Stuff to see and do in Patmos
It isn’t just swimming and writing here on Patmos, by no means. We must see and do things. We must explore.
We went all over the Monastery yesterday. Well, the parts that they’ll let you go to which is probably about 5% of the place. Most of it is walled off for visitors. It’s been occupied by monks since it was built in 1088. It was a fortress built to keep out pirates and had these killer gates over which they poured oil and sometimes lead. Think of that, you’re a dangerous pirate, and you want to attack the monks and take their gold, and they pour hot lead on you!
There is a little courtyard and this little chapel with old frescoes which is kind of cool and then this museum part where they have some special stuff like the Bishop’s throne from 1692 and a sort of ark for carrying around pictures of Jesus, plus some of the bishop robes which look like some cross between a kimono and a king’s robe. I would like to see the rest of the Monastery and especially whether there are any tunnels or caverns beneath it.
Speaking of caverns, we also went to the Cave of the Apocalypse. Now the fact is that this cave is one of the major reasons Christians like to visit the island of Patmos. You sometimes see cruise ships in the harbor for the sole purpose of disgorging their occupants to the Cave where they can see where Revelations was written and return to the ship in time for a hearty dinner. The visitors to Patmos are often taken by bus directly to the Cave and then to the Monastery and then ferried away to various other destinations.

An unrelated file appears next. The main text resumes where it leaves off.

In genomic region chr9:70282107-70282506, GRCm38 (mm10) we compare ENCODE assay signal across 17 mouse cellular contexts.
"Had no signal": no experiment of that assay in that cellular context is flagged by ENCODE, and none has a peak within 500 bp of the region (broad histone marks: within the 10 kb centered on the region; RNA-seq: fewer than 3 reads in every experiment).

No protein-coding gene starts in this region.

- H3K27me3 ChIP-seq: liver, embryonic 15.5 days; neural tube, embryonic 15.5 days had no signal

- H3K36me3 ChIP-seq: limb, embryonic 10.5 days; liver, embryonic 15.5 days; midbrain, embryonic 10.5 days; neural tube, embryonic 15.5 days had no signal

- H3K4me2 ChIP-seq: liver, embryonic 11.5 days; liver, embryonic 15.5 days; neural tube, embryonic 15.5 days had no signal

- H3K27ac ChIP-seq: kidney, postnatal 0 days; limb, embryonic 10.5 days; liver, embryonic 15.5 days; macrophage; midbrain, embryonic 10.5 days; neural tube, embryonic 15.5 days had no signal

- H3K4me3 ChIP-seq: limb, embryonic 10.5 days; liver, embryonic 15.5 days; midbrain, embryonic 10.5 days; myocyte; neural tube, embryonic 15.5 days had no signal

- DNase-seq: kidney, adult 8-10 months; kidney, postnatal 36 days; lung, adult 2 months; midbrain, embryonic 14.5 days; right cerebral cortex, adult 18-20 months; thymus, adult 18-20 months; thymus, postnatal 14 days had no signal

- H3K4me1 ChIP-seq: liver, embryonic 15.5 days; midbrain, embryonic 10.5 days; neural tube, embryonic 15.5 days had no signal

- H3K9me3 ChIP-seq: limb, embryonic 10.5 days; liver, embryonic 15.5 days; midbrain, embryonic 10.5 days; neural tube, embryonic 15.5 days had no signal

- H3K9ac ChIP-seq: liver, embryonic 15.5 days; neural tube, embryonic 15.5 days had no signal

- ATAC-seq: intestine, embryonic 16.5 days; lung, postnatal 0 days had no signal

One of the reasons I don’t like cruises. You go where they want you to go. You see what they want you to see. It’s like having a single serving version of the world. Here’s a single serving of Italy. Here’s a single serving of Greece. With a little Turkey on the side. At least in Greece, it’s actual Greek people selling the silly souvenirs to the boat people. When you go to Mexico and Alaska, the cruise ships own the souvenir shops and stuff is made (in China) for the shops so you are actually getting screwed coming and going. (There’s a lot to be said about that last statement and life in general, but I’ll pass.)
Independent travel is the way to go for us. We like to swim in a place, breathe in a place, shop for groceries there, go to the local fish market. We plan to buy some octopus or squid, maybe a little crab. They have lobsters for sale, but I don’t know if we’ll go that far.
The Cave is really quite small. One part of it is a sort of rocky cave with a low ceiling and the other part is a little sanctuary. We went on Sunday so there were a few people there praying, even one nun and a priest. The nun was very vigorously crossing herself and others were as well. She may have crossed herself over a hundred times before I stopped counting and we wandered off. The priest was there with a young woman who had her hair covered. They seemed very close, and I believe they were praying. The cave seemed like a good place for prayer. We left there and rode the bike to a tavern. We had beer and some good bread. I went for another long swim but in a quieter bay. I was buffeted about by smaller waves.